U.S. stock index futures suggest a subdued opening to markets on Thursday, despite Congress having averted an economic crisis by ending the government shutdown and raising the debt ceiling limit, as concerns took hold over lawmakers' failure to come up with a long-term solution to the crises, which kept global markets on edge over the past few days.
Futures on the Dow Jones Industrial Average were down 0.28 percent, while futures on the Standard & Poor's 500 Index were down 0.12 percent and those on the Nasdaq 100 Index were flat.
The bill that allows for sequester cuts to continue was passed by the Senate and the House late on Wednesday, and President Barack Obama signed the bill into law shortly after midnight. The bill would finance the U.S. government until Jan. 15, while the lawmakers also agreed to raise the federal borrowing limit until Feb.7.
“We’ll begin reopening our government immediately, and we can begin to lift this cloud of uncertainty and unease from our businesses and from the American people,” Obama said after signing the bill, MarketWatch reported.
Although Congress’ efforts toward averting the crises brought relief to the markets and stocks ended higher on Wednesday, investors did not appear much enthused by the stop-gap arrangement.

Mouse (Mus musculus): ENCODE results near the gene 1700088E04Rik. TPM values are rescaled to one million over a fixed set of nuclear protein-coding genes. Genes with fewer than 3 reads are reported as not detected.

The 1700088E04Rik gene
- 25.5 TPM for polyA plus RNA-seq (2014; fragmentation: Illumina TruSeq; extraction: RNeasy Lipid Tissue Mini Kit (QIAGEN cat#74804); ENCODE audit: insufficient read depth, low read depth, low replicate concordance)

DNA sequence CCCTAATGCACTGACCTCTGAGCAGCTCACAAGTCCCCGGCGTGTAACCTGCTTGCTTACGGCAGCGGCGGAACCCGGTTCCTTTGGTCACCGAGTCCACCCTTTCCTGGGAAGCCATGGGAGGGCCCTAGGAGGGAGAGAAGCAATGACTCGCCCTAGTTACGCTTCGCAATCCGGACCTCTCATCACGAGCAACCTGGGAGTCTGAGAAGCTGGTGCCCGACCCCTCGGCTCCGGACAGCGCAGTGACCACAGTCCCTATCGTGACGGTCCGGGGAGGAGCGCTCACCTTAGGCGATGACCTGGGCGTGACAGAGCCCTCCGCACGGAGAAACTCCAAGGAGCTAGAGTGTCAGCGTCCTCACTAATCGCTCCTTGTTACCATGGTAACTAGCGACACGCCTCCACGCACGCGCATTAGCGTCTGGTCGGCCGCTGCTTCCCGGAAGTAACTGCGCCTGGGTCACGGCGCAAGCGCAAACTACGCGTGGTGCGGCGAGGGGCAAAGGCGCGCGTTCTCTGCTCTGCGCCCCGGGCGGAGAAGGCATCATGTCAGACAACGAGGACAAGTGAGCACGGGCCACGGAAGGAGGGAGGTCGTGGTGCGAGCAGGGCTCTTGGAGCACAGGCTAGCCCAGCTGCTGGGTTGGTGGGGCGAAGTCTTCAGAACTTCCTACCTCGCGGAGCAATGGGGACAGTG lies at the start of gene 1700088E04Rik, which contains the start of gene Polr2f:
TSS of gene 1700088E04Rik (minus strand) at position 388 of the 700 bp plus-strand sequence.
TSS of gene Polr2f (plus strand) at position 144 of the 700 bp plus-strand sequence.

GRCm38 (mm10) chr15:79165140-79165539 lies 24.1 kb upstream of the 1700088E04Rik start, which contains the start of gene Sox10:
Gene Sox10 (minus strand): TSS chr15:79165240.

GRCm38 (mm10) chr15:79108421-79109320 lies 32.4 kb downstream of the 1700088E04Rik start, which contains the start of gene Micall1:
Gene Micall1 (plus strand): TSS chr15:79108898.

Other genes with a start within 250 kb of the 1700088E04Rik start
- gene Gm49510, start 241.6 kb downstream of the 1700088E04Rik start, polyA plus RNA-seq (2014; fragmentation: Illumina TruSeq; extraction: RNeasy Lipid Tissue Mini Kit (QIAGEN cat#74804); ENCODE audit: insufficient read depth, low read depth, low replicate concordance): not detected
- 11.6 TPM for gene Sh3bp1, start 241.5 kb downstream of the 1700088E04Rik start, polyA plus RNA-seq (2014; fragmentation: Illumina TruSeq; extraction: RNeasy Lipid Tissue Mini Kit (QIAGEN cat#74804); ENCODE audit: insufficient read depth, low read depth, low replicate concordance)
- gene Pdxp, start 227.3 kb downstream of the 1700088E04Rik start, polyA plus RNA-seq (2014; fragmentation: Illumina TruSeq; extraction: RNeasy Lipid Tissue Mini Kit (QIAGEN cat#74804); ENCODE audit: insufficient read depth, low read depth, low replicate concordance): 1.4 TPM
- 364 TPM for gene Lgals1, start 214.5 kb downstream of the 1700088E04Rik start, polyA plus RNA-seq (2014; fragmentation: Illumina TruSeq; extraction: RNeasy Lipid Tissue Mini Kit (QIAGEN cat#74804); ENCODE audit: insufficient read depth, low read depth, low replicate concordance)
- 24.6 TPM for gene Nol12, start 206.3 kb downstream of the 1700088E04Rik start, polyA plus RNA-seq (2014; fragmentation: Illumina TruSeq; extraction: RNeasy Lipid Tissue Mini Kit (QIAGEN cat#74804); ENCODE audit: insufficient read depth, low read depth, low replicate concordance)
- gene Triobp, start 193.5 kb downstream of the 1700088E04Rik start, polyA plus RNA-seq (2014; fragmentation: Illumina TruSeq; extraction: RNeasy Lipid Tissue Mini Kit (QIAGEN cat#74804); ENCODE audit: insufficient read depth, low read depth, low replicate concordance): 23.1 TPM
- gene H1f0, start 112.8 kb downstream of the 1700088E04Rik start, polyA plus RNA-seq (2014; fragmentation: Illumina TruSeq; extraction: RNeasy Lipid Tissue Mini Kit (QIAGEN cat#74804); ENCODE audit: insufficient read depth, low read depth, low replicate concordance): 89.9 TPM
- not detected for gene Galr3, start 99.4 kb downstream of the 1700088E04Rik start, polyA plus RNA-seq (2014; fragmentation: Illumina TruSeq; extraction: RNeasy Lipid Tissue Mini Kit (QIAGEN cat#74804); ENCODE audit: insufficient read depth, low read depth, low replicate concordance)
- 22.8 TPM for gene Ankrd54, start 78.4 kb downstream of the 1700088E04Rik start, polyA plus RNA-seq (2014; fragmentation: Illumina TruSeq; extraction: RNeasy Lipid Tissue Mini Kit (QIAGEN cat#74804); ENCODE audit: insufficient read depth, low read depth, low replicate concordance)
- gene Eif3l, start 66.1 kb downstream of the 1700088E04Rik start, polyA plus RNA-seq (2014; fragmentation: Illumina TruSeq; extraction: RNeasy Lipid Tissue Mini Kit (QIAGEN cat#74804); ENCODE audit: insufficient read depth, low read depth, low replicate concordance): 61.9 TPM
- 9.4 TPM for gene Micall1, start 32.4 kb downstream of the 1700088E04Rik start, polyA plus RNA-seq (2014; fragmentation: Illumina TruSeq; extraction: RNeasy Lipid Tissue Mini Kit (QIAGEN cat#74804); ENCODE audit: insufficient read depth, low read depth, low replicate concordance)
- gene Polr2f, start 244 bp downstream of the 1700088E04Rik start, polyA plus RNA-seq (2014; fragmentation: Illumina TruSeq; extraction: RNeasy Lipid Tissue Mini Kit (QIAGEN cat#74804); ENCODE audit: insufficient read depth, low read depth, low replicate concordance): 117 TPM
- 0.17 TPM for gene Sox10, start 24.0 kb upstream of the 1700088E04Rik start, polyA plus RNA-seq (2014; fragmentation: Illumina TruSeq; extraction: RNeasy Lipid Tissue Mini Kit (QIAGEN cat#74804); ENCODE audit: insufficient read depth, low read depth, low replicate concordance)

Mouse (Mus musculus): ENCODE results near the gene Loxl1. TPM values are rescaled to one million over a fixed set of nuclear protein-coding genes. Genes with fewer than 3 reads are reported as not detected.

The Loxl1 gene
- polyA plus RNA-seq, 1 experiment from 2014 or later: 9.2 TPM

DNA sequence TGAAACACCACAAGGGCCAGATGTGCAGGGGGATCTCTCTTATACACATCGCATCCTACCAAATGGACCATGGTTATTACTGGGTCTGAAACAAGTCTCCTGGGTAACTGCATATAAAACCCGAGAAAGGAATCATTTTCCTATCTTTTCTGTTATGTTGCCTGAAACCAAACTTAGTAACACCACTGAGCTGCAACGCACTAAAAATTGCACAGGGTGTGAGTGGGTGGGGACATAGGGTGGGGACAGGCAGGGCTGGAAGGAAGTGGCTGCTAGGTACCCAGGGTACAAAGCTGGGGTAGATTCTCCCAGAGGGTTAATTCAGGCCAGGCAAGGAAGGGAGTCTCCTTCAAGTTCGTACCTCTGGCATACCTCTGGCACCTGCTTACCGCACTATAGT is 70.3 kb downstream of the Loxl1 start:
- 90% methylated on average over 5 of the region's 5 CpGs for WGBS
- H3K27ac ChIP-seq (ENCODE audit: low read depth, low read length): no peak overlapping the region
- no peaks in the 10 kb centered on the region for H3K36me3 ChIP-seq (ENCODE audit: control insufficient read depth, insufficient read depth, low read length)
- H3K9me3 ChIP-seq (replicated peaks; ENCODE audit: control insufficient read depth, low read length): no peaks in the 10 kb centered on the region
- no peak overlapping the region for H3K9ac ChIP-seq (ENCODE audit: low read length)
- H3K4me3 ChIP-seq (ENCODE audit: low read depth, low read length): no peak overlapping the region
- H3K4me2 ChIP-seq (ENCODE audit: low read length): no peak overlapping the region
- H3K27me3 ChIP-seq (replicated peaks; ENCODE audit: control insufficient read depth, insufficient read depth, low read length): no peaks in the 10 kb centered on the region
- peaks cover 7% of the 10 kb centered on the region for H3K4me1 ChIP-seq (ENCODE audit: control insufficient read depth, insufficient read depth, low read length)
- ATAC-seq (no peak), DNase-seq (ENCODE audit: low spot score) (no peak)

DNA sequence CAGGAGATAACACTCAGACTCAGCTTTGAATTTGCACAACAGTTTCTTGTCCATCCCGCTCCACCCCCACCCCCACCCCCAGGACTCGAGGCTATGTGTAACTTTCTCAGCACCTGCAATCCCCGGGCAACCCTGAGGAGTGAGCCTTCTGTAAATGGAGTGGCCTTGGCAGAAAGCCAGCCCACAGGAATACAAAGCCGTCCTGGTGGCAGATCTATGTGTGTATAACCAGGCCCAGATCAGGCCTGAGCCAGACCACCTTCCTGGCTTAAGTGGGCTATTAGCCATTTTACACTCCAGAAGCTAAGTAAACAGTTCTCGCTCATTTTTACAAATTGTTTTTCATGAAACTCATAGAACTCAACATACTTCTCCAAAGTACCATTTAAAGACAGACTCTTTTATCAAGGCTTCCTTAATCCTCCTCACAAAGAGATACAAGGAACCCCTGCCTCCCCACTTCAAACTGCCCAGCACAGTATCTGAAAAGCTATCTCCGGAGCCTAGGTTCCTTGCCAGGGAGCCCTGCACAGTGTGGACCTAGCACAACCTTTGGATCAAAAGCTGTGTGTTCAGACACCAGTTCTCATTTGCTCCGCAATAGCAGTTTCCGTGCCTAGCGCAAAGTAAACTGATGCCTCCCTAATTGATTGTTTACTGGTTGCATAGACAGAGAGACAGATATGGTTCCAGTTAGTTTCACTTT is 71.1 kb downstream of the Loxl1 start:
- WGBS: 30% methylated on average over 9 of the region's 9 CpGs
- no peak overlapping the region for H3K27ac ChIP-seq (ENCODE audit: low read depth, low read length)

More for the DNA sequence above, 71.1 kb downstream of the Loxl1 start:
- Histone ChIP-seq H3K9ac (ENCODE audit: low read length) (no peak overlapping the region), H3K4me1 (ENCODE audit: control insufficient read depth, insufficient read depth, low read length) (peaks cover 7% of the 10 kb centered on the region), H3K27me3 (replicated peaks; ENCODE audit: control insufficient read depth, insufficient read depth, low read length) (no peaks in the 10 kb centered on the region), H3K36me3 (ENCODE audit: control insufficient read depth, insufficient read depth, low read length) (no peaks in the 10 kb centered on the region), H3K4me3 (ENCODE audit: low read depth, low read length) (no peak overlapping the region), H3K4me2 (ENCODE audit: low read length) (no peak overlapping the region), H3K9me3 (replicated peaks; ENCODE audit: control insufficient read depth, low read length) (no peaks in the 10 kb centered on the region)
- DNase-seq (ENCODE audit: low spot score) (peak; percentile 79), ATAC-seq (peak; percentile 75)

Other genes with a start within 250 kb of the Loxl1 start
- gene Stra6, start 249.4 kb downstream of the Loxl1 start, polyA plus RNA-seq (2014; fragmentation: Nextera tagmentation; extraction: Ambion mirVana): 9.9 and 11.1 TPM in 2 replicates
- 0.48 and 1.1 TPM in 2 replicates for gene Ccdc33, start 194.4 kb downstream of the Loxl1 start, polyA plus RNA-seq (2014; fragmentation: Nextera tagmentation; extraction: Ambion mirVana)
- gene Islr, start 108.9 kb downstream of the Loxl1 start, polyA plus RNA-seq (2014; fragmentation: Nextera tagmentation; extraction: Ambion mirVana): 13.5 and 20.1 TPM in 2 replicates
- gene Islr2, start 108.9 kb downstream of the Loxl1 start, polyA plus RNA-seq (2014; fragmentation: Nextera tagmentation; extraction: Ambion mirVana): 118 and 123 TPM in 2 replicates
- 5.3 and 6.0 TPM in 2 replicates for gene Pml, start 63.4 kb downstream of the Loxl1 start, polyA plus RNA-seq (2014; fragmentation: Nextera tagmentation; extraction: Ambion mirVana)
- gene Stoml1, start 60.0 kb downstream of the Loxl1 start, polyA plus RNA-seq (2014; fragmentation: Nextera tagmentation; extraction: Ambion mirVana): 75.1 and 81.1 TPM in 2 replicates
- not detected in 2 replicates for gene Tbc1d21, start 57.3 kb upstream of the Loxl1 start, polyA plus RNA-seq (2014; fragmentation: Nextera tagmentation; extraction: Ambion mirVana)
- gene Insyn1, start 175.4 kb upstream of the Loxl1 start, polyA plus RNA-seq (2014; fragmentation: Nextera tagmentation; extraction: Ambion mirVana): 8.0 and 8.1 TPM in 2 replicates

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“In terms of work to do, the budget needs to be re-negotiated within two months, the government will be re-opened and funded for just three months and the debt-ceiling issue pushed back for four months. The muted market reaction... suggests them already pricing in a standoff re-run in Dec., Jan. and Feb.,” Mike van Dulken, head of research at Accendo Markets, wrote in a note, MarketWatch reported.
Meanwhile, the initial jobless claims report, which measures the number of individuals who filed for unemployment insurance for the first time last week, is scheduled to be released by the Department of Labor at 8:30 a.m. EDT. Economists predict that claims are likely to decrease to 335,000 for the week ended Oct.12, down from 375,000 in the previous week.
And, economists expect continuing jobless claims data, which measure the number of unemployed individuals who qualify for benefits under unemployment insurance, to show a marginal increase to 2.915 million from the 2.905 million recorded in the previous week.
In Europe, markets traded lower on Thursday following U.S. lawmakers' failure to provide a better solution to end the nation’s fiscal policy crises. The Stoxx Europe 600 index was flat, London’s FTSE 100 down 0.09 percent, Germany's DAX-30 was down 0.48 percent and France's CAC-40 was trading down 0.33 percent.
In Asia, markets were mixed with Japan’s Nikkei ending up 0.83 percent while Australia’s S&P/ASX 200 gained 0.38 percent. In China, the Shanghai Composite index ended down 0.21 percent while Hong Kong’s Hang Seng Index dropped 0.58 percent. South Korea’s KOSPI Composite index added 0.30 percent and India’s BSE Sensex ended the day down 0.64 percent.